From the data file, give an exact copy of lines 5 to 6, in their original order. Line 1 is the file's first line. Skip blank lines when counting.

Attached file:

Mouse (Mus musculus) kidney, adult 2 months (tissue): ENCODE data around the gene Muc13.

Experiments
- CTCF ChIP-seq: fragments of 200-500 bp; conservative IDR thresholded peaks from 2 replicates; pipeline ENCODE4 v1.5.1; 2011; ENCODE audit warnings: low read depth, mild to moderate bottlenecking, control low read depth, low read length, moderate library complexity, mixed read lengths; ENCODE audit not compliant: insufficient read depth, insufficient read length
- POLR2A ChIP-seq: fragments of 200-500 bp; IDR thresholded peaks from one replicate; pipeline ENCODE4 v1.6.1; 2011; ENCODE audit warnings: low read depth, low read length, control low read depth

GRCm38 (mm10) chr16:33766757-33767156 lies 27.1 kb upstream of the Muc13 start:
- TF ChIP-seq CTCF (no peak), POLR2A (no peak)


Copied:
GRCm38 (mm10) chr16:33766757-33767156 lies 27.1 kb upstream of the Muc13 start:
- TF ChIP-seq CTCF (no peak), POLR2A (no peak)